Some quick notes on adding a storage volume to an EC2 instance.
A short while ago I put together a
m4.2xlarge EC2 instance. My initial thoughts were that the CPU (8 virtual CPUs), RAM (32 GiB) and storage space (16 GiB) would be more than enough for my requirements. I was correct about the first two, but ran out of storage pretty quickly. I had two options: rebuild from scratch with more storage space or simply add another volume. In light of all the provisioning that I’d done, the latter option was definitely more appealing.
Adding a New Volume
- In the EC2 Management Console click on Volumes in menu at left.
- Press the Create Volume button.
- Choose the size of the volume and the Availability Zone. The latter must be the same as that of the EC2 instance to which the volume will be attached.
- Press the Create button.
- After a short delay the new volume will appear in the list of available volumes. (I have found that I occasionally need to refesh the page to get the new volume to show up!)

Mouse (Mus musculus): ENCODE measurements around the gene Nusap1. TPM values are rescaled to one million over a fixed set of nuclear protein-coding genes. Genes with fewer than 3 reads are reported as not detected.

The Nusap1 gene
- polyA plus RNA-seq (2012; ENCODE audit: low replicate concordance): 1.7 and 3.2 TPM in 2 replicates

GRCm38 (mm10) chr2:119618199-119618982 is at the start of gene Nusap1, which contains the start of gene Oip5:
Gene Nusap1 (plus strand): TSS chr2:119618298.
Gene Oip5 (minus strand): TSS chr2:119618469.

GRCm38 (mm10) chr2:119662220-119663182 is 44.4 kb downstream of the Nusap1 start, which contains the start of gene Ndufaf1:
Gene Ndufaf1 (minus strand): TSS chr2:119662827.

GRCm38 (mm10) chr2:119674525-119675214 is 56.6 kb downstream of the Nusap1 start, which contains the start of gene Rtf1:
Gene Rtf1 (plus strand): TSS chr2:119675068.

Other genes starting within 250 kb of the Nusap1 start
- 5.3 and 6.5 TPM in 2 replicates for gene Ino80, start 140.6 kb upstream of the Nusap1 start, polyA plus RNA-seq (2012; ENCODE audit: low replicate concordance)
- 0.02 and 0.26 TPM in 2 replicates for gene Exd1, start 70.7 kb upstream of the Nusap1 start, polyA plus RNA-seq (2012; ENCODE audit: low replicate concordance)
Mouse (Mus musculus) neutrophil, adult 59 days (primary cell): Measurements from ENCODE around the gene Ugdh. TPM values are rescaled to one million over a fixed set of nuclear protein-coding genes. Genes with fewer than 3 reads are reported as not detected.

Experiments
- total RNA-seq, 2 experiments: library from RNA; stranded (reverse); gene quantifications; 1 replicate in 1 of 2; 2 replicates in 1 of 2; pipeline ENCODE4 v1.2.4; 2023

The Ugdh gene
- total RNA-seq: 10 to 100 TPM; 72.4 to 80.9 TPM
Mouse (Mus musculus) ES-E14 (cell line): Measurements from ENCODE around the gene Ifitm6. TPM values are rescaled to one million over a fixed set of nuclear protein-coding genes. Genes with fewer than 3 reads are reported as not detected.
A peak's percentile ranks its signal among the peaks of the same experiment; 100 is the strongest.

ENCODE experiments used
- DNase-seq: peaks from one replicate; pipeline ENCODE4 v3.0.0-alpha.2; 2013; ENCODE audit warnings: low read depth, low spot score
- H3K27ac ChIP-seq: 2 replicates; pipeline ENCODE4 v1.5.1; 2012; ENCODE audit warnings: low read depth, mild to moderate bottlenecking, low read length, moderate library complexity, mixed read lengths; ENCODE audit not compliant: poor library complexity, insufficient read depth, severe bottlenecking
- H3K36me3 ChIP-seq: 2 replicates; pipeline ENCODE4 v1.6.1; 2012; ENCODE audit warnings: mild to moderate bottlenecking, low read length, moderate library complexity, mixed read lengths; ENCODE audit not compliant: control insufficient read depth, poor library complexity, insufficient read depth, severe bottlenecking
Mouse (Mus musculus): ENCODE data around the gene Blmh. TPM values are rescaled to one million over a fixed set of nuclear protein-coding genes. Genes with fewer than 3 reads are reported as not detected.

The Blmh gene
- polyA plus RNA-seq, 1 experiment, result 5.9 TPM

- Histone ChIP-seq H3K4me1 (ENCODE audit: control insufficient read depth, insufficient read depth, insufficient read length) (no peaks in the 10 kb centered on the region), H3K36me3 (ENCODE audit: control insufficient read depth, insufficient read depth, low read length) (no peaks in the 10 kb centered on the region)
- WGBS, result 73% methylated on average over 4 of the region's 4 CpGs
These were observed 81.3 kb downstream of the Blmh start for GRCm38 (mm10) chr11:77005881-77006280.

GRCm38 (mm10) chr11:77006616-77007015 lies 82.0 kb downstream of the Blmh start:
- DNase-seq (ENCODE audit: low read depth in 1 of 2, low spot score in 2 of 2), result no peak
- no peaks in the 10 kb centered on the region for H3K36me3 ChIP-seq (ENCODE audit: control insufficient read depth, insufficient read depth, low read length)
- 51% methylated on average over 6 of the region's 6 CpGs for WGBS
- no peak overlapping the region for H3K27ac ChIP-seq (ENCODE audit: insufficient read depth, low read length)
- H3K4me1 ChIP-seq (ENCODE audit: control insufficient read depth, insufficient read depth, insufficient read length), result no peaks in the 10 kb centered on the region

- Select the newly created volume and press the Actions button. Choose Attach Volume.
- Click the Instance field. It should present you with a list of running instances, from which you can select the appropriate option. If not, manually fill in the ID of the EC2 instance you want. Also specify a location in
/dev/where you want it to appear (something in the range
/dev/sdpshould work), although this will probably be filled with a default value, which is perfectly good!
Mounting the New Volume
- Connect to the EC2 instance using SSH.
- Check for the new volume. Note that it will probably have have a different device name from what you specified above.
Suppose that the new volume shows up at
What you do next depends on how you want to use the partition.
First set up a swap area on the new partition.
sudo mkswap /dev/xvdf
Then enable the partition for swapping.
sudo swapon /dev/xvdf
Create a file system on the raw device.
sudo mkfs -t ext4 /dev/xvdf
Go ahead and mount
/dev/xvdf at a suitable location in your file hierarchy.